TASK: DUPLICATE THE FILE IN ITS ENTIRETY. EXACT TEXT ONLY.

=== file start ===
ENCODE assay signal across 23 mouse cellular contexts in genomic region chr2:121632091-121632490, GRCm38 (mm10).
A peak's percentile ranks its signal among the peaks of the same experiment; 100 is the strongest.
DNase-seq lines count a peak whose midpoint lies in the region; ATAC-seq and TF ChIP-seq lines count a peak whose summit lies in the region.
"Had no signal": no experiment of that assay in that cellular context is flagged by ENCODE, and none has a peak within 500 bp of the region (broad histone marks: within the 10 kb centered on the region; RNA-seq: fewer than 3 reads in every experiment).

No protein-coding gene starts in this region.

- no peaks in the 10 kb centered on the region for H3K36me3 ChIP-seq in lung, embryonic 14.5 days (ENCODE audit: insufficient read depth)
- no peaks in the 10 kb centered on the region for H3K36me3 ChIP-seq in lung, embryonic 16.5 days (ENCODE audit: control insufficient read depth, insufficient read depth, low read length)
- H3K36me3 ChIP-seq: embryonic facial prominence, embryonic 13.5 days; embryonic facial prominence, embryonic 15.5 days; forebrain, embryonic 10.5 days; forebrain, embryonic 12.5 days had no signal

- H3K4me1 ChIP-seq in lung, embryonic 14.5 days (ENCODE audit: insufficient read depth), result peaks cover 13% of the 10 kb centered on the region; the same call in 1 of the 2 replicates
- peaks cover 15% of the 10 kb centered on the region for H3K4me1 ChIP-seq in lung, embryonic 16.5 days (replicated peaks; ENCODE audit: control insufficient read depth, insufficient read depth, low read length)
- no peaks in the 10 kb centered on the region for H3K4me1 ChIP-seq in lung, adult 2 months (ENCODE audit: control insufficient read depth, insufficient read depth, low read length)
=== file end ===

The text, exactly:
ENCODE assay signal across 23 mouse cellular contexts in genomic region chr2:121632091-121632490, GRCm38 (mm10).
A peak's percentile ranks its signal among the peaks of the same experiment; 100 is the strongest.
DNase-seq lines count a peak whose midpoint lies in the region; ATAC-seq and TF ChIP-seq lines count a peak whose summit lies in the region.
"Had no signal": no experiment of that assay in that cellular context is flagged by ENCODE, and none has a peak within 500 bp of the region (broad histone marks: within the 10 kb centered on the region; RNA-seq: fewer than 3 reads in every experiment).

No protein-coding gene starts in this region.

- no peaks in the 10 kb centered on the region for H3K36me3 ChIP-seq in lung, embryonic 14.5 days (ENCODE audit: insufficient read depth)
- no peaks in the 10 kb centered on the region for H3K36me3 ChIP-seq in lung, embryonic 16.5 days (ENCODE audit: control insufficient read depth, insufficient read depth, low read length)
- H3K36me3 ChIP-seq: embryonic facial prominence, embryonic 13.5 days; embryonic facial prominence, embryonic 15.5 days; forebrain, embryonic 10.5 days; forebrain, embryonic 12.5 days had no signal

- H3K4me1 ChIP-seq in lung, embryonic 14.5 days (ENCODE audit: insufficient read depth), result peaks cover 13% of the 10 kb centered on the region; the same call in 1 of the 2 replicates
- peaks cover 15% of the 10 kb centered on the region for H3K4me1 ChIP-seq in lung, embryonic 16.5 days (replicated peaks; ENCODE audit: control insufficient read depth, insufficient read depth, low read length)
- no peaks in the 10 kb centered on the region for H3K4me1 ChIP-seq in lung, adult 2 months (ENCODE audit: control insufficient read depth, insufficient read depth, low read length)